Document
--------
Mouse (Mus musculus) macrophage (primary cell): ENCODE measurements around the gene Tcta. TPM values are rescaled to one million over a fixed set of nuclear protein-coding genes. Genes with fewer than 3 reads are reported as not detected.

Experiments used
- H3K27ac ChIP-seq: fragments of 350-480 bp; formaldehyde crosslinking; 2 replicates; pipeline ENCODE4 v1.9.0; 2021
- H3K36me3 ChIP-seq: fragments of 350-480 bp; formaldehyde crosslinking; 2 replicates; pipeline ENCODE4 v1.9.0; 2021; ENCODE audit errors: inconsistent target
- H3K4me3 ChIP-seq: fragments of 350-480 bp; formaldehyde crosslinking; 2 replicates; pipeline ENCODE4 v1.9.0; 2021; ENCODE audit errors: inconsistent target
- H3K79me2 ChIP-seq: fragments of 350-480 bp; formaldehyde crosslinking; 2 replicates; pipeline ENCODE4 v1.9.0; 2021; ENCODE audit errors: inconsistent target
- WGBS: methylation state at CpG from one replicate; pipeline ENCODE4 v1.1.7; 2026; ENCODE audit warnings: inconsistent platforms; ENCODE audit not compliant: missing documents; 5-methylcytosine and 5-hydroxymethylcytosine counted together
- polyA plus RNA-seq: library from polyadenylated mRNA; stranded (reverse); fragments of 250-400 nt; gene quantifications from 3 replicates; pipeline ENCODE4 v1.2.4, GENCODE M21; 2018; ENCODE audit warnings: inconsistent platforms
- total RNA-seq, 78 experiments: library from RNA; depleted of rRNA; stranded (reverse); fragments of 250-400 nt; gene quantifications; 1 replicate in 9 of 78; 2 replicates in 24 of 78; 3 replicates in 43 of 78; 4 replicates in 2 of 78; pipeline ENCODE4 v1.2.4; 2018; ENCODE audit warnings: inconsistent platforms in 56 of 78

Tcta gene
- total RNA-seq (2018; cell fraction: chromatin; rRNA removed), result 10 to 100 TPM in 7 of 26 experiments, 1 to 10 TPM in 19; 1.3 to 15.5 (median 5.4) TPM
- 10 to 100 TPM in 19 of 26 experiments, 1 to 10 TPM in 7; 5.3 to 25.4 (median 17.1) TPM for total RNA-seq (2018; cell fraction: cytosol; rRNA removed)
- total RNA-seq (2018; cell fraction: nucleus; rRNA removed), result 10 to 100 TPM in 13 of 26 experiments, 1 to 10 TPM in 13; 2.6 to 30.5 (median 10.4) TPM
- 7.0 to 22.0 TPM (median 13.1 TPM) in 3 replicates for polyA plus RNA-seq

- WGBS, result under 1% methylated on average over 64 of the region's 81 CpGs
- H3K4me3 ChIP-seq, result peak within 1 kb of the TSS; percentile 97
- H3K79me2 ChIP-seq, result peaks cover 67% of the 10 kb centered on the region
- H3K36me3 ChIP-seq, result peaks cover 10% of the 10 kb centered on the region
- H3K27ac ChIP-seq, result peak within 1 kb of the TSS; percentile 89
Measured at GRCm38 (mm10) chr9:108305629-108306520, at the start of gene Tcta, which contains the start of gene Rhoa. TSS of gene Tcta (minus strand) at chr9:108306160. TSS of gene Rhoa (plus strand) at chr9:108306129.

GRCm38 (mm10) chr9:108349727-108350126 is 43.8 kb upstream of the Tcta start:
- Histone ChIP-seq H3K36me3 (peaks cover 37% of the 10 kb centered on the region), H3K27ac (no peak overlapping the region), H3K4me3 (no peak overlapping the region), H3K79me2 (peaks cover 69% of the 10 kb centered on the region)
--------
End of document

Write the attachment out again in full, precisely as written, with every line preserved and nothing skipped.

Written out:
Mouse (Mus musculus) macrophage (primary cell): ENCODE measurements around the gene Tcta. TPM values are rescaled to one million over a fixed set of nuclear protein-coding genes. Genes with fewer than 3 reads are reported as not detected.

Experiments used
- H3K27ac ChIP-seq: fragments of 350-480 bp; formaldehyde crosslinking; 2 replicates; pipeline ENCODE4 v1.9.0; 2021
- H3K36me3 ChIP-seq: fragments of 350-480 bp; formaldehyde crosslinking; 2 replicates; pipeline ENCODE4 v1.9.0; 2021; ENCODE audit errors: inconsistent target
- H3K4me3 ChIP-seq: fragments of 350-480 bp; formaldehyde crosslinking; 2 replicates; pipeline ENCODE4 v1.9.0; 2021; ENCODE audit errors: inconsistent target
- H3K79me2 ChIP-seq: fragments of 350-480 bp; formaldehyde crosslinking; 2 replicates; pipeline ENCODE4 v1.9.0; 2021; ENCODE audit errors: inconsistent target
- WGBS: methylation state at CpG from one replicate; pipeline ENCODE4 v1.1.7; 2026; ENCODE audit warnings: inconsistent platforms; ENCODE audit not compliant: missing documents; 5-methylcytosine and 5-hydroxymethylcytosine counted together
- polyA plus RNA-seq: library from polyadenylated mRNA; stranded (reverse); fragments of 250-400 nt; gene quantifications from 3 replicates; pipeline ENCODE4 v1.2.4, GENCODE M21; 2018; ENCODE audit warnings: inconsistent platforms
- total RNA-seq, 78 experiments: library from RNA; depleted of rRNA; stranded (reverse); fragments of 250-400 nt; gene quantifications; 1 replicate in 9 of 78; 2 replicates in 24 of 78; 3 replicates in 43 of 78; 4 replicates in 2 of 78; pipeline ENCODE4 v1.2.4; 2018; ENCODE audit warnings: inconsistent platforms in 56 of 78

Tcta gene
- total RNA-seq (2018; cell fraction: chromatin; rRNA removed), result 10 to 100 TPM in 7 of 26 experiments, 1 to 10 TPM in 19; 1.3 to 15.5 (median 5.4) TPM
- 10 to 100 TPM in 19 of 26 experiments, 1 to 10 TPM in 7; 5.3 to 25.4 (median 17.1) TPM for total RNA-seq (2018; cell fraction: cytosol; rRNA removed)
- total RNA-seq (2018; cell fraction: nucleus; rRNA removed), result 10 to 100 TPM in 13 of 26 experiments, 1 to 10 TPM in 13; 2.6 to 30.5 (median 10.4) TPM
- 7.0 to 22.0 TPM (median 13.1 TPM) in 3 replicates for polyA plus RNA-seq

- WGBS, result under 1% methylated on average over 64 of the region's 81 CpGs
- H3K4me3 ChIP-seq, result peak within 1 kb of the TSS; percentile 97
- H3K79me2 ChIP-seq, result peaks cover 67% of the 10 kb centered on the region
- H3K36me3 ChIP-seq, result peaks cover 10% of the 10 kb centered on the region
- H3K27ac ChIP-seq, result peak within 1 kb of the TSS; percentile 89
Measured at GRCm38 (mm10) chr9:108305629-108306520, at the start of gene Tcta, which contains the start of gene Rhoa. TSS of gene Tcta (minus strand) at chr9:108306160. TSS of gene Rhoa (plus strand) at chr9:108306129.

GRCm38 (mm10) chr9:108349727-108350126 is 43.8 kb upstream of the Tcta start:
- Histone ChIP-seq H3K36me3 (peaks cover 37% of the 10 kb centered on the region), H3K27ac (no peak overlapping the region), H3K4me3 (no peak overlapping the region), H3K79me2 (peaks cover 69% of the 10 kb centered on the region)